Hydrogen Fuel Nikola is investing in hydrogen vehicles and fueling stations, but it’s facing a financial crunch.
After booting out a CEO convicted of fraud, launching an electric heavy-duty truck and getting ready to start the first delivery of its flagship hydrogen fuel cell big rig, Nikola Corp. is looking to the next phase of its turnaround.
The company’s success is pinned on the fuel cell truck and its efforts to create depots where customers can get clean hydrogen to run the zero-emission vehicles.
“I think that’s very important because if you just have a world-class truck, a best-in-class truck, as we have, customers quite rightly will say, ‘Well, we’re out of hydrogen,’ ” Michael Lohscheller, Nikola’s CEO, told Automotive News. “What we want to do from the Nikola side is really offer the truck and the energy.”
The success of these ventures will be key for Nikola to become a serious competitor in the truck space, contribute to solving one of transportation’s most confounding issues and build up its reputation as a transformative company with technology that is decidedly not too good to be true.
Antti Lindström, an analyst at S&P Global Mobility, said the company’s commitment to delivering hydrogen trucks by the end of the year in North America is “telling of how important they think that that vehicle or that technology is for their credibility and market survival.”
Nikola also needs to deliver on hydrogen to meet its cash needs. In March, it announced a secondary stock sale that garnered little interest on Wall Street – the company’s underwriter was initially able to place only a third of the shares, and an unnamed private investor bought the remainder directly from Nikola.
The company reports its first-quarter results on May 9, but it logged a net loss of $784.2 million on revenues of $50.8 million in 2022, leaving it with cash and cash equivalents of about $323 million.
Nikola is still working to shed the baggage of its former CEO Trevor Milton, who was convicted of securities fraud after unveiling what turned out to be a fake hydrogen-powered truck. The publicity stunt almost derailed the business and contributed to a $125 million settlement of fraud charges with the Securities and Exchange Commission.
Lohscheller’s task now is to resolve the company’s unstable financial situation by making sure it has enough capital to pursue its strategy to become a provider of hydrogen trucks and fuel and to offer electric trucks for customers pursuing different avenues for reducing carbon emissions. Lohscheller said that Nikola has access to capital.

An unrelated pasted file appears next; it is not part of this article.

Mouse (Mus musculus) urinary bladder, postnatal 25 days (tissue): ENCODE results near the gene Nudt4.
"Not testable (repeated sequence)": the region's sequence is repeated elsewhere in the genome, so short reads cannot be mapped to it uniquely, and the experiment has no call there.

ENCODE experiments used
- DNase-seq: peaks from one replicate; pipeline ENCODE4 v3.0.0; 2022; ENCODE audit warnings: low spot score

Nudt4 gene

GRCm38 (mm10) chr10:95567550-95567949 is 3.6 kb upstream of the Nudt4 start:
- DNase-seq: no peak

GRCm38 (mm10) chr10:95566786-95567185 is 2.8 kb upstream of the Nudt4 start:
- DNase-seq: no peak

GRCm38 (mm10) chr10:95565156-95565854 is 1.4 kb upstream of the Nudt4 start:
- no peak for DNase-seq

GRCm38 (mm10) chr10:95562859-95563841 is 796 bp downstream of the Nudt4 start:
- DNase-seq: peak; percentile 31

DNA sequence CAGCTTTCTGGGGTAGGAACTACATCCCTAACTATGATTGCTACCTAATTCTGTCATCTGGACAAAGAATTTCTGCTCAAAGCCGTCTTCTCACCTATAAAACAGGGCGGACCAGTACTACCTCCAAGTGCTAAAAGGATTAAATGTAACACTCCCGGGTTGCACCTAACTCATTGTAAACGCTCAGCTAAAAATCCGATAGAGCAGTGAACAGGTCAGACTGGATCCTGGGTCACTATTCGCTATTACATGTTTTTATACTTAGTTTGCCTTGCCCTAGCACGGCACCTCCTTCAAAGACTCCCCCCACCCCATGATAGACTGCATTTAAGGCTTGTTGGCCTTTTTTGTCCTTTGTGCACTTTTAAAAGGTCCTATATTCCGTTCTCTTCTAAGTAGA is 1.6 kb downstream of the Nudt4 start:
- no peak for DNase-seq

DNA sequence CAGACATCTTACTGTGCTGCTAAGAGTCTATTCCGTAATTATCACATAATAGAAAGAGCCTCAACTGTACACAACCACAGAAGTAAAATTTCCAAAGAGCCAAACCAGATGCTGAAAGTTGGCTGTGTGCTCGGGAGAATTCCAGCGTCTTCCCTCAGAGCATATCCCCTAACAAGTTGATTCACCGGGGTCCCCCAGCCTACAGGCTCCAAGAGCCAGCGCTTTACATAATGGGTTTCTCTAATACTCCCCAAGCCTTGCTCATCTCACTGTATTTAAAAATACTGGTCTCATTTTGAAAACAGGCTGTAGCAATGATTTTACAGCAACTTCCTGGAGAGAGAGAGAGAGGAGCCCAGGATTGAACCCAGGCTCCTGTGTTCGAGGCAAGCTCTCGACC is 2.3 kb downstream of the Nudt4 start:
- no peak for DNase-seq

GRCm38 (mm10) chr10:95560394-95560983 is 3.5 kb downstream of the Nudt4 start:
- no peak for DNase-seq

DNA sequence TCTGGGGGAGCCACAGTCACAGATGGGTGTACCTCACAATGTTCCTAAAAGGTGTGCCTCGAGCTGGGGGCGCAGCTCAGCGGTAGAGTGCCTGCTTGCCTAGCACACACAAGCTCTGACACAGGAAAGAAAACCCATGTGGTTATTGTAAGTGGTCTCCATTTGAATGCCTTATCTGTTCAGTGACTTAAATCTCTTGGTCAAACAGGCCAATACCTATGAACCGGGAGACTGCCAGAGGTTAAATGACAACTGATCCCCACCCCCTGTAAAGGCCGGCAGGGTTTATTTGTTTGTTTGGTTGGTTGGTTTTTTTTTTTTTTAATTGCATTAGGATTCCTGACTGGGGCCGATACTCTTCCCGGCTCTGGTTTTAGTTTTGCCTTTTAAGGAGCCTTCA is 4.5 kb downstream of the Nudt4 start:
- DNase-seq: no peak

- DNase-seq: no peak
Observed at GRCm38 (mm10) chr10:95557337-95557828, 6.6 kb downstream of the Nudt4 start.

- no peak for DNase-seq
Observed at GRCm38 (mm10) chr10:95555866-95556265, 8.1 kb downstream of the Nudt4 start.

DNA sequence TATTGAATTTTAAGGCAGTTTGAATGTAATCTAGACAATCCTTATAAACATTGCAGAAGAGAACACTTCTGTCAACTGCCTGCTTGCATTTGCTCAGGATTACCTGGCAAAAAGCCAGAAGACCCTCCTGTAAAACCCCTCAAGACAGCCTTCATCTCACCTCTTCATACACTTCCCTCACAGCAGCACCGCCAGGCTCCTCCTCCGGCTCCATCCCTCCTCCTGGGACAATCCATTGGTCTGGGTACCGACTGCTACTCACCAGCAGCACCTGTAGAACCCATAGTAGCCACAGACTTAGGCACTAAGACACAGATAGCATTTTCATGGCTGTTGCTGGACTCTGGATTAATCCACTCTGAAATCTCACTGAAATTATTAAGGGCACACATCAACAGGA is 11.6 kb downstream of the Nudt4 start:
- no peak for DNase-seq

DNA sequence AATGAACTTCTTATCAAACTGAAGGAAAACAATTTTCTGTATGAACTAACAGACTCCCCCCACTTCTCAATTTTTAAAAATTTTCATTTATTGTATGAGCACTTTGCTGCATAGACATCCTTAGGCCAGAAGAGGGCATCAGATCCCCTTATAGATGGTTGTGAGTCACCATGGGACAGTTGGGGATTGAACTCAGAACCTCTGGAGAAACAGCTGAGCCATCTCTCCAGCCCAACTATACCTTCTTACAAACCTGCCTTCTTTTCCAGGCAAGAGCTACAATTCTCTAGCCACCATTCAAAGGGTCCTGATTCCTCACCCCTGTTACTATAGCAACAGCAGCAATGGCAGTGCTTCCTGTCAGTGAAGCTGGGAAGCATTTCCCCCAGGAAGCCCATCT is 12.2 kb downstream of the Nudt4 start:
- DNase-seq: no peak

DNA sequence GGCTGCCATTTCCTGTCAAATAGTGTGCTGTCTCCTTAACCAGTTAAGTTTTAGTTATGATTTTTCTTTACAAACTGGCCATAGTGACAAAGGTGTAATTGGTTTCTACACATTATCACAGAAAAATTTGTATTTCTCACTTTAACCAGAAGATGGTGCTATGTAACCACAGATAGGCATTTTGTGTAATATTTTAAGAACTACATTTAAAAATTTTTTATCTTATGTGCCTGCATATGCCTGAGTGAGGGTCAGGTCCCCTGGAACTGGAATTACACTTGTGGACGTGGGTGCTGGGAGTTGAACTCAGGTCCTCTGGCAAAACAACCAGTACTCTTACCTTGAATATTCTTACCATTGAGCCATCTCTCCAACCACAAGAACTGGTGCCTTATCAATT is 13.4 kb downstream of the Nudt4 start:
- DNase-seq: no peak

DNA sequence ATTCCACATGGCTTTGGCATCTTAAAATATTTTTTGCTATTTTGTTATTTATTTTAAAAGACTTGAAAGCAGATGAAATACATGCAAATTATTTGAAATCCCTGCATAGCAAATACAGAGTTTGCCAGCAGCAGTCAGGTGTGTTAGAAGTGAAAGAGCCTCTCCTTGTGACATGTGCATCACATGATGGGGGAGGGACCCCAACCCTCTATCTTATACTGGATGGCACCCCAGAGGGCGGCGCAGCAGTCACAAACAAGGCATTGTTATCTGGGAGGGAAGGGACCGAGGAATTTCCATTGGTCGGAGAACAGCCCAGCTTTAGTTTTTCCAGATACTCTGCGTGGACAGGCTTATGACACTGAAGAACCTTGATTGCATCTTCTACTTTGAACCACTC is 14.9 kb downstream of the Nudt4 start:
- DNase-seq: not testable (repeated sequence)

“We have to focus on what really matters, and that is absolutely for us, the energy business, but in particular also with hydrogen, the fuel cell truck,” he said. “That’s where the focus is.”
Lohscheller said that Nikola plans to produce the hydrogen trucks in the third quarter of the year and will deliver up to 150 of them in 2023. In 2024, he said, Nikola will have “full capacity for both” battery-electric and hydrogen-powered trucks.
AJR Trucking, which carries mail for the United States Postal Service and moves freight in and out of the ports of Los Angeles and Long Beach, has purchased 50 hydrogen fuel trucks. Alberta Motor Transport Association in Canada has bought one, and GP Joule, a German green energy system provider, announced a letter of intent to order 100 of them in January.
Other manufacturers are right behind Nikola. Toyota says it will begin to assemble its hydrogen fuel cell modules in 2023, and at the ACT Expo in Anaheim, Calif., this week, the automaker said that Paccar’s Kenworth and Peterbilt brands will put the powertrain in their Class 8 trucks.
Hyundai also revealed a U.S. version of its Xcient Class 8 fuel cell tractor that will begin operations for customers in Northern California this year.
Nikola’s hydrogen plans include partnering with Voltera, an EV charging infrastructure company, to develop up to 50 hydrogen stations in North America in the next five years.
Voltera will site, build, own and operate the refueling stations, while Nikola will supply the hydrogen fuel through its hydrogen production brand, HYLA.
“We will make sure that hydrogen is available for our future truck customers,” said Lohscheller. “We want to bring the chicken and the egg together.”
The company said in a 2022 SEC filing that executives “believe the key differentiator of our business model is our planned hydrogen fueling ecosystem,” and acknowledged that “our plan to build a network of hydrogen fueling stations will require significant cash investments and management resources and may not meet our expectations with respect to additional sales” of hydrogen vehicles.
If Nikola stays on schedule, its hydrogen truck and power stations will meet a pressing need. Batteries either have a prohibitively limited range or too much weight to power long-haul, heavy-duty trucks. Lengthy charging times, too, make them an incomplete solution.
Hydrogen fuel cell trucks are lighter, leaving more room for payload. They also look to have more range and require shorter fueling time – if the infrastructure is available.
“We want to use this time” to “make sure that we are very well-positioned,” Lohscheller said. “Speed is important.”
Nikola’s race – against its competitors and against the cash burn – is on.